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ASN Wikibase Occurrence # 45240
Last updated: 2 March 2021
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Date:13-APR-2003
Time:12:30
Type:Silhouette image of generic BE36 model; specific model in this crash may look slightly different
Beechcraft A36 Bonanza
Owner/operator:Mesa Pilot Development, Inc.
Registration: N323D
C/n / msn: E2613
Fatalities:Fatalities: 3 / Occupants: 3
Other fatalities:0
Aircraft damage: Written off (damaged beyond repair)
Category:Accident
Location:SEDONA, AZ -   United States of America
Phase: Take off
Nature:Training
Departure airport:Sedona, AZ (SEZ)
Destination airport:Phoenix, AZ (IWA)
Investigating agency: NTSB
Narrative:
The airplane lifted off near the end of the runway, snagged the airport boundary fence, crossed a canyon, and then collided with terrain. Runway 21 was 5,132 feet long, 75 feet wide, and the airport elevation was 4,827 feet. The density altitude was calculated at 6,435 feet. Witnesses noted that the airplane did not seem to accelerate and was rolling very slowly as it passed the midfield point. The engine did not sound like it was producing much power, yet the engine tones stayed steady and the engine sounded smooth. Several of the witnesses noted that the flaps were partially down. The witnesses thought that the pilot would abort the takeoff; however, the airplane continued down the runway and was still on the ground about 80 percent of the way down the runway. Then the pilot rotated it to a takeoff attitude, and broke ground with an extremely nose high attitude. The airplane only attained an altitude of several feet. The landing gear caught the upper strands of the airport boundary fence. The airplane then collided with the far side of a canyon that bordered the airport. The operator had a form that they used for weight and balance and performance. They required pilots to complete the form prior to each flight. The form provided spaces for pilots to record pertinent data, and log computed parameters. Those parameters included takeoff weight, density altitude, runway length, rotation speed, takeoff distance, takeoff distance over a 50-foot obstacle, rate of climb, and landing distance. Calculations for the given takeoff conditions indicated that the airplane should have had a ground roll of 1,900 feet, and would clear a 50-foot obstacle at 2,100 feet. The airplane had an altitude compensating fuel pump installed. The pump would automatically lean or enrich the engine's fuel mixture as the airplane changed altitude. The before takeoff checklist in Section IV of the Pilot Operating Handbook instructed the pilot to takeoff with the mixture in the full rich position. Other instructors from the operator who had flown with the accident instructor indicated that contrary to the instructions in the POH, they all leaned the engine prior to takeoff from high density altitude airports. The spark plugs indicated operation with an excessively lean mixture. Investigators noted no other anomalies with the airframe or engine that would have precluded normal operation.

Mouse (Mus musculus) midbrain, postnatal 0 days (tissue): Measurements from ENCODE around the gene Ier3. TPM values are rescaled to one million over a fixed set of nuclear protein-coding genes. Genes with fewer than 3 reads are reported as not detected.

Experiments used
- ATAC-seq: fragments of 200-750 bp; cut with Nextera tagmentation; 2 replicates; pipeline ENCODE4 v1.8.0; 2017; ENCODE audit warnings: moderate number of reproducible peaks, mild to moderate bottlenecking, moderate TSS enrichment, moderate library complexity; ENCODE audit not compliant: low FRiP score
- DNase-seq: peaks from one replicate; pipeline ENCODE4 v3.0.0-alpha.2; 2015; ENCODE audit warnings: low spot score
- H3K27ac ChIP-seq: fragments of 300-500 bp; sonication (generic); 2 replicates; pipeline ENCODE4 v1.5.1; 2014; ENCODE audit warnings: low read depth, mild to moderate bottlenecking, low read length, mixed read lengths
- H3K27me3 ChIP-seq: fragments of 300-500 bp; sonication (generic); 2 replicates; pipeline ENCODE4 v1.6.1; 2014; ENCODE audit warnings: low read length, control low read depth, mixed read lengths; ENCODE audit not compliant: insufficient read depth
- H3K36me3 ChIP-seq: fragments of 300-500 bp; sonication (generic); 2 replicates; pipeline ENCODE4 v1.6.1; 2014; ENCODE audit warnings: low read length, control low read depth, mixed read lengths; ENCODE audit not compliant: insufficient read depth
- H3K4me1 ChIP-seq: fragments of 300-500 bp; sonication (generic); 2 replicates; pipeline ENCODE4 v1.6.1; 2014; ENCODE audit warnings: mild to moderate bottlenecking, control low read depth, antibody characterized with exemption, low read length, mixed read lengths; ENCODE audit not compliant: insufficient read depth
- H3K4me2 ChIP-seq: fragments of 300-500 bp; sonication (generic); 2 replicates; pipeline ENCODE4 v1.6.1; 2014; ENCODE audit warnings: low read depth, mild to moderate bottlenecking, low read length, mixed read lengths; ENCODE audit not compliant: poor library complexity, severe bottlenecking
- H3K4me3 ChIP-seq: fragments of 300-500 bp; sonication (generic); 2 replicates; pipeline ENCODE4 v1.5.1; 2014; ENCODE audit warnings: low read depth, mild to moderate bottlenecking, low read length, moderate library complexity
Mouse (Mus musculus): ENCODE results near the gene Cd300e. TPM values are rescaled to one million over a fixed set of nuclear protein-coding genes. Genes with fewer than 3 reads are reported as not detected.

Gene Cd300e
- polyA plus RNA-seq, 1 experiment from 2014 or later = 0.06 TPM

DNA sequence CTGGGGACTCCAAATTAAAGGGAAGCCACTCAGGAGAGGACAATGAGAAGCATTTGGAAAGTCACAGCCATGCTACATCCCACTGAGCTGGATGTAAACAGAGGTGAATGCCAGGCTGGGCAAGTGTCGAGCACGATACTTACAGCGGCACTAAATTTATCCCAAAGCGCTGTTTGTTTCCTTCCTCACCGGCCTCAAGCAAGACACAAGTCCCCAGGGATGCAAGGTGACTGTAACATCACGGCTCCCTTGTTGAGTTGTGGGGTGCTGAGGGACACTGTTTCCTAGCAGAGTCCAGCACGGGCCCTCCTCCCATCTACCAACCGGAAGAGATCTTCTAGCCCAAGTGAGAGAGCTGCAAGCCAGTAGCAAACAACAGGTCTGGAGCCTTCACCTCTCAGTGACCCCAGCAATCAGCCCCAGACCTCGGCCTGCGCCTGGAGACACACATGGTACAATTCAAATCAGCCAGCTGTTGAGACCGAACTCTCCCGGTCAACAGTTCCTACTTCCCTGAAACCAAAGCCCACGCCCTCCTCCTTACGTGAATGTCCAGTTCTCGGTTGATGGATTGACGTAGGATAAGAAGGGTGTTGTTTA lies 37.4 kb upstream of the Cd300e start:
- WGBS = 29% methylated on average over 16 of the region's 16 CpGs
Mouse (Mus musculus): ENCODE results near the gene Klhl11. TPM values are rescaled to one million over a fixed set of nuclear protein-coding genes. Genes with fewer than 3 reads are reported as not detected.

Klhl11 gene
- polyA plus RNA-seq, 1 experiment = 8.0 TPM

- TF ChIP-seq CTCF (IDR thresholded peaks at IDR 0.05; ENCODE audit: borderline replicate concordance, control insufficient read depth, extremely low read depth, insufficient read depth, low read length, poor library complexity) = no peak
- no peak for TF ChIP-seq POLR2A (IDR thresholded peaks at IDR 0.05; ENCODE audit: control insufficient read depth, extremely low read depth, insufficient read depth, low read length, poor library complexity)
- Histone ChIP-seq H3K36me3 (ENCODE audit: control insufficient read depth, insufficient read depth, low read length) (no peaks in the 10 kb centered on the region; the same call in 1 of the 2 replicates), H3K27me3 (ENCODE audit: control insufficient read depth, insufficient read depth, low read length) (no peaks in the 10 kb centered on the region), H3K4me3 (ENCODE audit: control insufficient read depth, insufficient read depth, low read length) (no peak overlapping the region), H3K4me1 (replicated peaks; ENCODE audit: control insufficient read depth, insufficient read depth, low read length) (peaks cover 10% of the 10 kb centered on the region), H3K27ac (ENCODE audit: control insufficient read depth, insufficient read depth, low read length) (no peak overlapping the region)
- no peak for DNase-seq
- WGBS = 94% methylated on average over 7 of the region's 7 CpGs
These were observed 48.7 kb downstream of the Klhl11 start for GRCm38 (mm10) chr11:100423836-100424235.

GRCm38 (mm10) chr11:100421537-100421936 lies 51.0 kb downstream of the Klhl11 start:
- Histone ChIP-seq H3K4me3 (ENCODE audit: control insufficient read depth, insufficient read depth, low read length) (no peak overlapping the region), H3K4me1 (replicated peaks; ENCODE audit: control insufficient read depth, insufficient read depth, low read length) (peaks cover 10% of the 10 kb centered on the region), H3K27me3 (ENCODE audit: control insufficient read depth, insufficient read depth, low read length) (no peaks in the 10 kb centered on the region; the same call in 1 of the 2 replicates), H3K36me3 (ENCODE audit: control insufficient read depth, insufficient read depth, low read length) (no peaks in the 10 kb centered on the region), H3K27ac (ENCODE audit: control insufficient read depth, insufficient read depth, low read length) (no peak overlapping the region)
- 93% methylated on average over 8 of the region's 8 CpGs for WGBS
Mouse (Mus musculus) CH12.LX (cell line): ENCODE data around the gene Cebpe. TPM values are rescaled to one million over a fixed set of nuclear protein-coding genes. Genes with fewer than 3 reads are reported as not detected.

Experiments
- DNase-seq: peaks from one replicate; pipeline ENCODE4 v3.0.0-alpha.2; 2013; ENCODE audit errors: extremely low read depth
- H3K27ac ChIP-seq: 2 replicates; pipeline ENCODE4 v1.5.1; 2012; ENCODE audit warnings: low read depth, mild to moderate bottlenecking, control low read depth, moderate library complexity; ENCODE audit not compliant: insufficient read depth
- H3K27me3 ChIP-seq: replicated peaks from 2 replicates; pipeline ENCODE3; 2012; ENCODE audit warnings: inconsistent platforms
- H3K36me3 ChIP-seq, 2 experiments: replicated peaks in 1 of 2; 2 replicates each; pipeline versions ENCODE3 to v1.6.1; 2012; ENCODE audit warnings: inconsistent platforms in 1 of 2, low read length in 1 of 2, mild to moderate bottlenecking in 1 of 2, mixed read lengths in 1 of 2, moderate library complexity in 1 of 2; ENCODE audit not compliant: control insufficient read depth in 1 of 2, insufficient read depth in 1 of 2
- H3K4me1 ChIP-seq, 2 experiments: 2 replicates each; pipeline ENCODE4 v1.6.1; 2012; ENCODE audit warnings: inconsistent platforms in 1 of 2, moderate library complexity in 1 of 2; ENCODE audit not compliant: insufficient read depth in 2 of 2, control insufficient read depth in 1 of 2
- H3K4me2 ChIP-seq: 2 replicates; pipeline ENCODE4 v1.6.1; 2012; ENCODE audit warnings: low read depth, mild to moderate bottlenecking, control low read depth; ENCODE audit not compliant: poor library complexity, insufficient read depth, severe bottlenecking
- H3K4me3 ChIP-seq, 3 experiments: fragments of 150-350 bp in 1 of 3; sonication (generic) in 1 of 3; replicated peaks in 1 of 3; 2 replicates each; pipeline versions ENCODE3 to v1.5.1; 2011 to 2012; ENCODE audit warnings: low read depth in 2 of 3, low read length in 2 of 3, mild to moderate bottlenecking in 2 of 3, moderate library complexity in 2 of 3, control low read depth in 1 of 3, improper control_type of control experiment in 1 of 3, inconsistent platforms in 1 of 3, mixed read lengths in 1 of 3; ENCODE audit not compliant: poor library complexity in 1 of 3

Probable Cause: a partial loss of engine power due to the certified flight instructor's failure to comply with the pilot operating handbook requirements for the mixture setting during takeoff. Also causal was the instructor's inadequate supervision of the flight, failure to monitor the airplane's performance, and failure to initiate an aborted takeoff in a timely way.

Sources:

NTSB: https://www.ntsb.gov/_layouts/ntsb.aviation/brief.aspx?ev_id=20030418X00530&key=1


Revision history:

Date/timeContributorUpdates
28-Oct-2008 00:45 ASN archive Added
21-Dec-2016 19:24 ASN Update Bot Updated [Time, Damage, Category, Investigating agency]
08-Dec-2017 18:32 ASN Update Bot Updated [Operator, Departure airport, Source, Narrative]

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